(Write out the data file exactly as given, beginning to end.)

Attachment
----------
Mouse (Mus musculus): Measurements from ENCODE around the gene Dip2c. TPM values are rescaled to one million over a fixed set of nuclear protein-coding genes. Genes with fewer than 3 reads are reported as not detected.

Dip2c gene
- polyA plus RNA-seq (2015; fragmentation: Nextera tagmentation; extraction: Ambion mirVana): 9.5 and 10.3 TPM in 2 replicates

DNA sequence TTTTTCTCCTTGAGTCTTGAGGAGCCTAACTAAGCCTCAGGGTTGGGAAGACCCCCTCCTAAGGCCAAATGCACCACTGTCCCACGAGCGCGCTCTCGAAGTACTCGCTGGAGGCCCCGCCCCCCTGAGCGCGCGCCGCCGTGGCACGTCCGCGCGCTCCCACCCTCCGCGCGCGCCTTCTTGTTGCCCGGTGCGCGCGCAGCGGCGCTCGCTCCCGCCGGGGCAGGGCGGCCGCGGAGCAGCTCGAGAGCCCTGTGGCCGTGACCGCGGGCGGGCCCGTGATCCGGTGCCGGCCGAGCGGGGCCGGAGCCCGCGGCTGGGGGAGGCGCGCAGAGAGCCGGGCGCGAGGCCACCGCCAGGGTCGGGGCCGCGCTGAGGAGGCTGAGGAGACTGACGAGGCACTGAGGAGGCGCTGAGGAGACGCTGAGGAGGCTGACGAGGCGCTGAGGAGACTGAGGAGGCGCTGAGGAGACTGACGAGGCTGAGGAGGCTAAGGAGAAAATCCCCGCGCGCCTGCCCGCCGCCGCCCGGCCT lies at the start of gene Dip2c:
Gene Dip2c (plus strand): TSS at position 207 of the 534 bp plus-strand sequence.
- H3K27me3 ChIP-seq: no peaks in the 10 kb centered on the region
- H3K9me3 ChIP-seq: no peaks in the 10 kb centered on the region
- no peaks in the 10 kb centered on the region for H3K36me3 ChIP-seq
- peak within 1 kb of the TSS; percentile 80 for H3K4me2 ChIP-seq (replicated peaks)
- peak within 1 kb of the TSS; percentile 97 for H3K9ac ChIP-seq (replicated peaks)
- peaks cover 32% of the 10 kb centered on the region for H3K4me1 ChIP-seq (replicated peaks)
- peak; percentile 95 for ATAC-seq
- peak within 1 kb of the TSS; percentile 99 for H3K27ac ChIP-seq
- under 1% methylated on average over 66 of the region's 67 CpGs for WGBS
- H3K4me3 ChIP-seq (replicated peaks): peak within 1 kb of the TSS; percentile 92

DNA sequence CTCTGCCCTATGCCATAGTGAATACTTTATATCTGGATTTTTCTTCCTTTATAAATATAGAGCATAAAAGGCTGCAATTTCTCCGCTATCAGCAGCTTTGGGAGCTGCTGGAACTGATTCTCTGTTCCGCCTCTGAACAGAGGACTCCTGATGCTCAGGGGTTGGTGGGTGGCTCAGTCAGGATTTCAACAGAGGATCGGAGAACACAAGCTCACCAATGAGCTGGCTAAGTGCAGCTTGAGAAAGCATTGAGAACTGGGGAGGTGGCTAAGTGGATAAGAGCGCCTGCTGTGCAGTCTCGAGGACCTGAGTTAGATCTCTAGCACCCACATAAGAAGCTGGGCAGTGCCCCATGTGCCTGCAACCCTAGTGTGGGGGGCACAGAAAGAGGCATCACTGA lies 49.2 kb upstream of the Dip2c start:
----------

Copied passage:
Mouse (Mus musculus): Measurements from ENCODE around the gene Dip2c. TPM values are rescaled to one million over a fixed set of nuclear protein-coding genes. Genes with fewer than 3 reads are reported as not detected.

Dip2c gene
- polyA plus RNA-seq (2015; fragmentation: Nextera tagmentation; extraction: Ambion mirVana): 9.5 and 10.3 TPM in 2 replicates

DNA sequence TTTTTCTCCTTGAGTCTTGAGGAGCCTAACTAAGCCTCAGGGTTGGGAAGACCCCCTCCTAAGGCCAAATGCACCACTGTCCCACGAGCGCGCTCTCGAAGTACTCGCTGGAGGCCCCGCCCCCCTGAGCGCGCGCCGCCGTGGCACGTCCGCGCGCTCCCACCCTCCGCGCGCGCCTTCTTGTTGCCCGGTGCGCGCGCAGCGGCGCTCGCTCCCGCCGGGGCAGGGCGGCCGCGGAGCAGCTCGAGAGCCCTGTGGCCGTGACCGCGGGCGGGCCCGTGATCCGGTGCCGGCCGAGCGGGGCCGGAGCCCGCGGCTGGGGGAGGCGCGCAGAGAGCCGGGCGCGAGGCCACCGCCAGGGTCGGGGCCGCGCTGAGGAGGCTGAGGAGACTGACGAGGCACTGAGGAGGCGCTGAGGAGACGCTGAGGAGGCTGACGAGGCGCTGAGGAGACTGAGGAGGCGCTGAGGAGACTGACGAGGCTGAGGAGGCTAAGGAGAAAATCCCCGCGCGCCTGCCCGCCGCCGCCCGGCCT lies at the start of gene Dip2c:
Gene Dip2c (plus strand): TSS at position 207 of the 534 bp plus-strand sequence.
- H3K27me3 ChIP-seq: no peaks in the 10 kb centered on the region
- H3K9me3 ChIP-seq: no peaks in the 10 kb centered on the region
- no peaks in the 10 kb centered on the region for H3K36me3 ChIP-seq
- peak within 1 kb of the TSS; percentile 80 for H3K4me2 ChIP-seq (replicated peaks)
- peak within 1 kb of the TSS; percentile 97 for H3K9ac ChIP-seq (replicated peaks)
- peaks cover 32% of the 10 kb centered on the region for H3K4me1 ChIP-seq (replicated peaks)
- peak; percentile 95 for ATAC-seq
- peak within 1 kb of the TSS; percentile 99 for H3K27ac ChIP-seq
- under 1% methylated on average over 66 of the region's 67 CpGs for WGBS
- H3K4me3 ChIP-seq (replicated peaks): peak within 1 kb of the TSS; percentile 92

DNA sequence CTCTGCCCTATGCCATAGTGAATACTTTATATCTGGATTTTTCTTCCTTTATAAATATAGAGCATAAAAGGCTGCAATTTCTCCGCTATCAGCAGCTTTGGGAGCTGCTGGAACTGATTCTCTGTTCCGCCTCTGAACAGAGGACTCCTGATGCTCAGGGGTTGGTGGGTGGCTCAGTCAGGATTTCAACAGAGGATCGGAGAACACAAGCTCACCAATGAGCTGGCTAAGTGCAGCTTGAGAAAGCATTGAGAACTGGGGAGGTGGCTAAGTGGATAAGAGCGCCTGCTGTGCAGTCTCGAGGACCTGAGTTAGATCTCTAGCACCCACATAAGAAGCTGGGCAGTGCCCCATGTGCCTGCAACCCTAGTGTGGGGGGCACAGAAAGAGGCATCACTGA lies 49.2 kb upstream of the Dip2c start: